Eager to renovate your home? Before you get started, it could be important to make a few checks to make sure that your project is legal and feasible. Below are some of the big things that could stop your renovations going ahead – including how to check for them and what you may be able to do to work around them.
Some areas of the UK – including national parks and areas of outstanding beauty – have strict laws in place prohibiting certain developments in order to preserve the natural beauty of the area. In other cases, towns or neighbourhoods may have conservation rules in place to protect the identity and heritage.
If you think that you live in such an area, it’s worth seeking planning permission before making any renovations. Extensions and noticeable exterior improvements that are carried out without permission could result in costly fines and you’ll usually be forced to stop work and tear them down. Interior improvements are unlikely to be affected by these rules – if you need extra space in your home, consider whether converting a loft, garage or cupboard under the stairs is a viable option.
Things That Could Stop Your Renovations Going Ahead: Protected Building Features
Some buildings are protected, which means you may be limited as to what renovations you can make (both to the exterior and interior). Most buildings constructed before 1850 are ‘listed buildings’ and may have such restrictions – this could be something to consider if you live in an old house. Other buildings may be seen to have architectural significance and may also carry development restrictions.
Seek out planning permission if you think your home could be affected. In some cases, you may still be able to make extensions and conversion providing that no original features are destroyed (and providing that any new features fit the architectural style).
Disturbance to Wildlife
Renovations can sometimes be banned if they have a negative impact on local wildlife. An attic or barn that is home to bats may be protected. Trees may also be protected if they are home to birds.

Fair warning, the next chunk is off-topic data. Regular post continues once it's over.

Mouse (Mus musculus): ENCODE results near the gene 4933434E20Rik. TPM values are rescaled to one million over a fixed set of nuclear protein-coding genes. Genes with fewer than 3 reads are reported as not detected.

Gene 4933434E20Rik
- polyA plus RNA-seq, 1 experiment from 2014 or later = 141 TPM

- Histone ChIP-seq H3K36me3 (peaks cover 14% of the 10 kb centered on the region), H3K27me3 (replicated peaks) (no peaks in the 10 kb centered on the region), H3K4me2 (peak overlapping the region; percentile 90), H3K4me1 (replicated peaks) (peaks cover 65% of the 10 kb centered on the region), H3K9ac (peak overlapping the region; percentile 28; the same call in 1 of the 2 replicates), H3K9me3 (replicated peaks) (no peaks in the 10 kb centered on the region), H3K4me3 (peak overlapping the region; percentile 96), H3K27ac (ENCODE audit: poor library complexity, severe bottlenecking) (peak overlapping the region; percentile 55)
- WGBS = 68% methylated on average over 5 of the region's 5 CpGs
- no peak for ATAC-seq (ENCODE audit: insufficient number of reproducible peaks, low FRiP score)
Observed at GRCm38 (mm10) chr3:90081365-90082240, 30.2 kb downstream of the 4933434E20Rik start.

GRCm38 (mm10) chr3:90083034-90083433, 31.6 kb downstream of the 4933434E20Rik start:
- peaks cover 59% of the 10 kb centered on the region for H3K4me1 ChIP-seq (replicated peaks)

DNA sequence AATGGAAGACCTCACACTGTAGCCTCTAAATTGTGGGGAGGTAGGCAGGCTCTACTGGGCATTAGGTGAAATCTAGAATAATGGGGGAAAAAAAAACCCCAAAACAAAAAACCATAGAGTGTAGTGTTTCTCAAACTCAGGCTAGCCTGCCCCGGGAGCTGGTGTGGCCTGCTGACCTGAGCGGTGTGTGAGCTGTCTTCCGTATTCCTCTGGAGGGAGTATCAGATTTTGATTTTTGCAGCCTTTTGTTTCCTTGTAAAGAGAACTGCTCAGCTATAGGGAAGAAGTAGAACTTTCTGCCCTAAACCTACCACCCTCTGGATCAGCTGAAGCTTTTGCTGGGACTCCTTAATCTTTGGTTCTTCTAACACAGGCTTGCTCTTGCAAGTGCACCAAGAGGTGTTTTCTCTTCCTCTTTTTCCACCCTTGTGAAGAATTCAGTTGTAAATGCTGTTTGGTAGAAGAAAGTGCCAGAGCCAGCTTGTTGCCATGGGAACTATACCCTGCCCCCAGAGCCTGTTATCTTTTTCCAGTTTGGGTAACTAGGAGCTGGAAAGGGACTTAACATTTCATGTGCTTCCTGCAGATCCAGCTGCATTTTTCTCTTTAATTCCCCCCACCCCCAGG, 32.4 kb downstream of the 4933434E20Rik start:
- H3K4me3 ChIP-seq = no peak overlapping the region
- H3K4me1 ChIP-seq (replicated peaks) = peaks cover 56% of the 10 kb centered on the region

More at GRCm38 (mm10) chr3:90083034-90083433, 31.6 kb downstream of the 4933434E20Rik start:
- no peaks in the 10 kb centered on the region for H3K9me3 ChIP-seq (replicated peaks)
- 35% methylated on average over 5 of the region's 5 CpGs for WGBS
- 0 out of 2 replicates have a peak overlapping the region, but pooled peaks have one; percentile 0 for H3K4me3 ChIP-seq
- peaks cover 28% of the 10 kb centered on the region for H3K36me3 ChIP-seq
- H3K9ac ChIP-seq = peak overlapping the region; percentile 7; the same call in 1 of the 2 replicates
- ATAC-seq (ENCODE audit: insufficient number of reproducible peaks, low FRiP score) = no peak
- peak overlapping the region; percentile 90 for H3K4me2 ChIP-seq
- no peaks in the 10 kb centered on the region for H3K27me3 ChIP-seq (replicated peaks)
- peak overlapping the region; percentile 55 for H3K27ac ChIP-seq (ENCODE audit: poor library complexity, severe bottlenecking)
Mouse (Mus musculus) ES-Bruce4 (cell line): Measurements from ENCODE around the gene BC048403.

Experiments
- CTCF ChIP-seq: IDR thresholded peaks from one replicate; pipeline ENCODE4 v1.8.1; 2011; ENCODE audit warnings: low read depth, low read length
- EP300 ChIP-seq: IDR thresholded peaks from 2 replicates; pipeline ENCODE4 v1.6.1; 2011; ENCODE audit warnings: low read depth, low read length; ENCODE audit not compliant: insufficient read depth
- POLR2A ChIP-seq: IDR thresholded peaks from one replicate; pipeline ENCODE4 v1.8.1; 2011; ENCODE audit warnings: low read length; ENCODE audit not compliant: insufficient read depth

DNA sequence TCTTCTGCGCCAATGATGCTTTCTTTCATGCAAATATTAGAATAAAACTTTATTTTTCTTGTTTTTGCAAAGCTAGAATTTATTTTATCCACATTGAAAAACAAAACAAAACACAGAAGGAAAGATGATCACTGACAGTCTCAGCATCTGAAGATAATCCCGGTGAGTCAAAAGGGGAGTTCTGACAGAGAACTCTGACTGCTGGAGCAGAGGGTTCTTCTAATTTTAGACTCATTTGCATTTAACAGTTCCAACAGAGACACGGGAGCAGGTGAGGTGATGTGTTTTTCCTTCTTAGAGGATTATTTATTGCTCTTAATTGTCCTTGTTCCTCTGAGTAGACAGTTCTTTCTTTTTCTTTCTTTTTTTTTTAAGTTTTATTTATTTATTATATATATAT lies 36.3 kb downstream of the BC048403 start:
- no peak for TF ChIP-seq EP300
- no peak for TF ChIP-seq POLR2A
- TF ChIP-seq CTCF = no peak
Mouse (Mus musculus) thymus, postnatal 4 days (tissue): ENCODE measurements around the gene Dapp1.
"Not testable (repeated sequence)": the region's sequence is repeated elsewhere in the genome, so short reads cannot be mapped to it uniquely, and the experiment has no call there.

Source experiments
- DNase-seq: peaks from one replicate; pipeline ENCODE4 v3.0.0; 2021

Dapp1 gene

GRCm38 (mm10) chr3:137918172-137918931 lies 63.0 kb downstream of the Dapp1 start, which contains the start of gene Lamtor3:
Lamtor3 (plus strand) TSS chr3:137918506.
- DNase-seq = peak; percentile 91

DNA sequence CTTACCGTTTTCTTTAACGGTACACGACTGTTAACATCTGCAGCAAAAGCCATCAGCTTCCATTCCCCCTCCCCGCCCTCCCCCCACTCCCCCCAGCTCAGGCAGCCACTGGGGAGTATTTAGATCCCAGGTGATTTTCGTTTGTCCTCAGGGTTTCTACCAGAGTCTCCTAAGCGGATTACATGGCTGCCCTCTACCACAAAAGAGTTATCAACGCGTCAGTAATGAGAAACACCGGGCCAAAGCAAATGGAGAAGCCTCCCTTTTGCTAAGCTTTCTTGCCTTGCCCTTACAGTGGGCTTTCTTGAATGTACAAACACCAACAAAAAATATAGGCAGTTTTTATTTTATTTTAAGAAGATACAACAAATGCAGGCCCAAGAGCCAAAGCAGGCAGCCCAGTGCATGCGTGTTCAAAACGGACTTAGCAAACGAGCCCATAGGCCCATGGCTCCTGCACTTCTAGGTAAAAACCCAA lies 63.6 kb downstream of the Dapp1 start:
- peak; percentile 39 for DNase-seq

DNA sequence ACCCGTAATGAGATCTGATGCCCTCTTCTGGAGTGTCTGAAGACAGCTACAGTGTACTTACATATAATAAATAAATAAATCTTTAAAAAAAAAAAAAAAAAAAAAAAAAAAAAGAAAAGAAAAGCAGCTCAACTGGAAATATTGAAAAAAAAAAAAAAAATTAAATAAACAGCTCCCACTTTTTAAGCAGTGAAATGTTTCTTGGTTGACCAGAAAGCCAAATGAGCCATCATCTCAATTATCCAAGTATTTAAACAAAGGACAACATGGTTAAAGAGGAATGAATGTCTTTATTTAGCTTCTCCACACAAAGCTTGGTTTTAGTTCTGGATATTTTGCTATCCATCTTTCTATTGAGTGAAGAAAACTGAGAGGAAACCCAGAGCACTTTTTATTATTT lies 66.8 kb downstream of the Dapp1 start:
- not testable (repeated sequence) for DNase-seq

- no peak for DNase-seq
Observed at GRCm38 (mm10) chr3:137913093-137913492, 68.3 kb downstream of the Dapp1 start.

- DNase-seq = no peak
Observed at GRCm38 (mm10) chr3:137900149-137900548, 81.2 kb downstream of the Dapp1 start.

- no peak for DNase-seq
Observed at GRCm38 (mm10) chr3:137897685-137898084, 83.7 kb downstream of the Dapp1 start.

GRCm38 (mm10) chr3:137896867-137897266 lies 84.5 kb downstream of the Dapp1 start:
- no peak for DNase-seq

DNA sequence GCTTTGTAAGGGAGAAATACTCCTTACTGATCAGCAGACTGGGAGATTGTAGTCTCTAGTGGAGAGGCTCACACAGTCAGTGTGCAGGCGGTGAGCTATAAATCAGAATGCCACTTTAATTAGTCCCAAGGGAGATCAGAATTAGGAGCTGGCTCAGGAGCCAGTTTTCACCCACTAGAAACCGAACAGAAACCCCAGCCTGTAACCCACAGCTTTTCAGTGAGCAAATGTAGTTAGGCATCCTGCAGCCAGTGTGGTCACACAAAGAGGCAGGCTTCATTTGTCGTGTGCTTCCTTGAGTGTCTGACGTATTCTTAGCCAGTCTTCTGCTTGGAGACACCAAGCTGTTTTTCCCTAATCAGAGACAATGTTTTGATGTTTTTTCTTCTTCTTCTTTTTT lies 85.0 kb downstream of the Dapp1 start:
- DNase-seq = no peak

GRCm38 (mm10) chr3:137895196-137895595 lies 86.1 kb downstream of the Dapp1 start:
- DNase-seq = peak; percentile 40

If you have bats in your home, it’s worth carrying out a bat survey using services found at sites such as batsurveys.co.uk. If you’re thinking of removing a tree, you may have to hire a certified arborist to assess it first. In some cases, it may be possible to relocate wildlife safely in order to carry out renovations, however, this may not always be the case.
Neighbours can sometimes object to renovations. This is particularly the case if an improvement infringes on privacy, blocks out sunlight or affects views. Some neighbours may even object to renovations simply on the grounds of noise.
It’s a good idea to always check with your neighbours before carrying out any renovations. If you think neighbours are objecting unfairly, you may be able to appeal to your local planning committee. Generally, if an improvement does not go against planning regulations and is not being contested by multiple neighbours, a planning committee will vote in your favour and allow your improvement to go ahead. This post at self-build.co.uk discusses more about neighbour objections.
Things That Could Stop Your Renovations Going Ahead -Unplanned costs
Poor budgeting is a common roadblock. You may find that you’re able to get started on the renovation if you don’t have to pay the money all upfront, however once the money runs out, any labourers you have hired are within their rights to stop working. This could result in a half-finished renovation.
Once you have a detailed plan of all the costs, consider whether you are able to realistically fund the whole project. Budget for 10% more than you need – this will cover any unplanned costs such as last minute adjustments, disruptions due to weather or increases in energy bills during renovation.